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Imperialism, Cultural Politics, and Polybius$
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Christopher Smith and Liv Mariah Yarrow

Print publication date: 2012

Print ISBN-13: 9780199600755

Published to Oxford Scholarship Online: May 2012

DOI: 10.1093/acprof:oso/9780199600755.001.0001

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Decem Legati: A Flexible Institution, Rigidly Perceived

Decem Legati: A Flexible Institution, Rigidly Perceived

Chapter:
(p.168) 9 Decem Legati: A Flexible Institution, Rigidly Perceived
Source:
Imperialism, Cultural Politics, and Polybius
Author(s):

Liv Mariah Yarrow

Publisher:
Oxford University Press
DOI:10.1093/acprof:oso/9780199600755.003.0010

This chapter considers the evidence for the use of boards of ten commissions in the period after 146 bc and compares these later instances with those better know legations of the late third and early second centuries. It concludes that there is no strong break in Roman constitutional practice, but instead that the institution was adapted throughout its history to suit individual circumstances. The evidence from Cicero, Plutarch, and Cassius Dio regarding the legates sent to Lucullus during the Mithridatic War is central to the arguement. The lex Rupilia as presented in Cicero's Verrines further illustrates the Romans own conception of the institution.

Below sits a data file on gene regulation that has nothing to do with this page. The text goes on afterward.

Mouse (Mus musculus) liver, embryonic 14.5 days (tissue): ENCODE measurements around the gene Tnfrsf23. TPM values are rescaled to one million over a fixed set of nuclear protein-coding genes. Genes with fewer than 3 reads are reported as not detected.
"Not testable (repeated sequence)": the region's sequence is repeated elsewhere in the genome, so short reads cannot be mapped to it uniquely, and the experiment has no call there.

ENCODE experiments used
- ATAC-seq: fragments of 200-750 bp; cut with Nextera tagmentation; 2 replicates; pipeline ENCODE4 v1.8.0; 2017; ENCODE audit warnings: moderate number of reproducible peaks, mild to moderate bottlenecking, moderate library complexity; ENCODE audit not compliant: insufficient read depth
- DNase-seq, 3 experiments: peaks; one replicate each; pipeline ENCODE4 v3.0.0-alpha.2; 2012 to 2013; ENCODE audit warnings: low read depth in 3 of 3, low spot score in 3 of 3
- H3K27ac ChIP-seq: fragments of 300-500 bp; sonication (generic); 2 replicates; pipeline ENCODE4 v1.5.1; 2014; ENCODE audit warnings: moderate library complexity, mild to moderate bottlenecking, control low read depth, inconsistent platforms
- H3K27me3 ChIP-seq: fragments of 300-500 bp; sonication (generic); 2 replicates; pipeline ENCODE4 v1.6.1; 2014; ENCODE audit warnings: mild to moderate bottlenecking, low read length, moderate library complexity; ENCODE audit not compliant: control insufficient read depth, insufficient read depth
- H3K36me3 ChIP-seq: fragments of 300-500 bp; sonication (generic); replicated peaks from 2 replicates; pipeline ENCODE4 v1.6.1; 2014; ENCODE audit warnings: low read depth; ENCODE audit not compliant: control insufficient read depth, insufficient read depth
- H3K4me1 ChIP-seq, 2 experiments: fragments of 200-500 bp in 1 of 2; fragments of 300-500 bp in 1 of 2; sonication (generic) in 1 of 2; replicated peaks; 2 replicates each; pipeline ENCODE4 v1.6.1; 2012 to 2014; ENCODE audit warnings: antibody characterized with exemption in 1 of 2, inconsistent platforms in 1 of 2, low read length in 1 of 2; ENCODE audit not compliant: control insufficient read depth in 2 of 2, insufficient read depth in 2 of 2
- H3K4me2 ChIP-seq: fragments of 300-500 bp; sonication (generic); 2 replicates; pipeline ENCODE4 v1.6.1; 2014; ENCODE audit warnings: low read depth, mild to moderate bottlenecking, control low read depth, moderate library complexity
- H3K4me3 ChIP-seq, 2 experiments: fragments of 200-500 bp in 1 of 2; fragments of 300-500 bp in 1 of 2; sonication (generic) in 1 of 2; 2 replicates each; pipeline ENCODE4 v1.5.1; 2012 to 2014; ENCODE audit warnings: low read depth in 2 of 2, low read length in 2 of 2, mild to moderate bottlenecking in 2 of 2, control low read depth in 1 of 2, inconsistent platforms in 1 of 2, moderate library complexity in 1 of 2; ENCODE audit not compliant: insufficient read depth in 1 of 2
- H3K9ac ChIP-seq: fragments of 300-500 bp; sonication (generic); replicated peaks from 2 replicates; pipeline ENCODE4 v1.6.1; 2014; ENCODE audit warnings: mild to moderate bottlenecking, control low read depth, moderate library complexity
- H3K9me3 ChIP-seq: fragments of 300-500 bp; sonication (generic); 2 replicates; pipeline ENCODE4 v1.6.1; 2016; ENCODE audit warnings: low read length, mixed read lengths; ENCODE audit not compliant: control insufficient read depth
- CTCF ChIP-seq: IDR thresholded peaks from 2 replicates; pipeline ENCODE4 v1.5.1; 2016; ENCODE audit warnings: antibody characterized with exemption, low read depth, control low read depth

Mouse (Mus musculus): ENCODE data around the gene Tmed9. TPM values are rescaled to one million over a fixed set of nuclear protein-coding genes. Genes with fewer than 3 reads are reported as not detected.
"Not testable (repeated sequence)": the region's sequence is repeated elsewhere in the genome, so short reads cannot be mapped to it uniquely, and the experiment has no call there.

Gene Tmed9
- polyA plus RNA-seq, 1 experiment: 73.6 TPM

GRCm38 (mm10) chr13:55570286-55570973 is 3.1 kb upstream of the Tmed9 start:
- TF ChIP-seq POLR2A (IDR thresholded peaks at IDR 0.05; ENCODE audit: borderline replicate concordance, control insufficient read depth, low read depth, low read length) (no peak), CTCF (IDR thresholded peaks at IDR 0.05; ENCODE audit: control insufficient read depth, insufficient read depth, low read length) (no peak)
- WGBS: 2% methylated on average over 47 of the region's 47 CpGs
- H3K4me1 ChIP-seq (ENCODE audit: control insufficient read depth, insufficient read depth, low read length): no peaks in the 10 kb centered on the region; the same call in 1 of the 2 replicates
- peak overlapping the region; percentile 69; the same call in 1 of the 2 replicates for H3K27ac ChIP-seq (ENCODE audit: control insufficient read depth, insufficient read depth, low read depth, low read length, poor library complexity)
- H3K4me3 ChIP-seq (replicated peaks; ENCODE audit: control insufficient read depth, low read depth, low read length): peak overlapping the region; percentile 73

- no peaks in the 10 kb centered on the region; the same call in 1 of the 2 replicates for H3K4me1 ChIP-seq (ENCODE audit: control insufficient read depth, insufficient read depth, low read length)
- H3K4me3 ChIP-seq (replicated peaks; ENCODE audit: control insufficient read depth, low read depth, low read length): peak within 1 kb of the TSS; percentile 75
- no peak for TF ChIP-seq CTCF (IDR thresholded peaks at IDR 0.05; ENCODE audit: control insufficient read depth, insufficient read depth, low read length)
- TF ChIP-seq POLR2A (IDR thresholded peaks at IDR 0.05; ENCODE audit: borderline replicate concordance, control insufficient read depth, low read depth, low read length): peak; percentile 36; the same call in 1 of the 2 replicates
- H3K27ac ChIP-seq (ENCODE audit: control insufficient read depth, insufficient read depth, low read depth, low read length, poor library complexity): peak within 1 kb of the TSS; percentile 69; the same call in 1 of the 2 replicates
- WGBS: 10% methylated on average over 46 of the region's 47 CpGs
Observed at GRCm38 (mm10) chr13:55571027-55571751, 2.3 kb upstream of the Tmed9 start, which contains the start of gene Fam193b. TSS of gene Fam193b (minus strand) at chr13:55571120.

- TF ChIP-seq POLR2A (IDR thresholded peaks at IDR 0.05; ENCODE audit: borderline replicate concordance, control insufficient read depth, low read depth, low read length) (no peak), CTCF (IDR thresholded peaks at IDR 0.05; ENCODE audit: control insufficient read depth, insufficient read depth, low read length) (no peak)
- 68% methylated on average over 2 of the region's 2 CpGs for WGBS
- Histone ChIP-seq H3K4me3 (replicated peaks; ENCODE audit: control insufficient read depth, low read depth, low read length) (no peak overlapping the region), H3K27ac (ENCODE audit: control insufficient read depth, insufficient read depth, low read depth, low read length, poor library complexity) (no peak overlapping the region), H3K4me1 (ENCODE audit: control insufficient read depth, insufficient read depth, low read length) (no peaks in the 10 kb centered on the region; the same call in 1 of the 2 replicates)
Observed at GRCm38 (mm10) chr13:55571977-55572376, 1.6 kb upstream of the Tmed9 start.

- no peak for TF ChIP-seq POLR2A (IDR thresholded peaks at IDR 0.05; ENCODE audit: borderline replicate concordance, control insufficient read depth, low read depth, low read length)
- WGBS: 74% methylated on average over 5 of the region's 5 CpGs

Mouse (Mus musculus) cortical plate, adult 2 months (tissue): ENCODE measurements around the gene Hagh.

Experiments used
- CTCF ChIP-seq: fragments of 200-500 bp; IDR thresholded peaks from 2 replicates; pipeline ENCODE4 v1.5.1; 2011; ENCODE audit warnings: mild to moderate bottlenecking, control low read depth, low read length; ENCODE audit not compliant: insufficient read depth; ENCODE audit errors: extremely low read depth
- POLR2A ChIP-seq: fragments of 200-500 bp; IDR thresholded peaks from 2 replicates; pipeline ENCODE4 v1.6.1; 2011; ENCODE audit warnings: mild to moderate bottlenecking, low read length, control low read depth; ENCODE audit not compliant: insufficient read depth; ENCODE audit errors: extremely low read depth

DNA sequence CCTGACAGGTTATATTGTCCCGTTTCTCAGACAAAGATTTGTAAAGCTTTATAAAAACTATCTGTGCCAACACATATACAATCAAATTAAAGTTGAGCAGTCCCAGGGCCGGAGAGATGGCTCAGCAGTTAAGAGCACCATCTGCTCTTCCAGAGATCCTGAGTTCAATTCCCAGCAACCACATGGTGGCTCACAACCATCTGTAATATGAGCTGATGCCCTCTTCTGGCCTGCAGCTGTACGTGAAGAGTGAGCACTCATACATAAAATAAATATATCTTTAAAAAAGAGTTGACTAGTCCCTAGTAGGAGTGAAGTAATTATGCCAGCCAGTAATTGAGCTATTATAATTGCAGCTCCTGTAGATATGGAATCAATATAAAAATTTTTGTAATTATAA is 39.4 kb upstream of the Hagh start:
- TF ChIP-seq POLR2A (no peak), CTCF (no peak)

Keywords:   Boards of Ten, Cicero, constitutional history, legates, Roman imperialism

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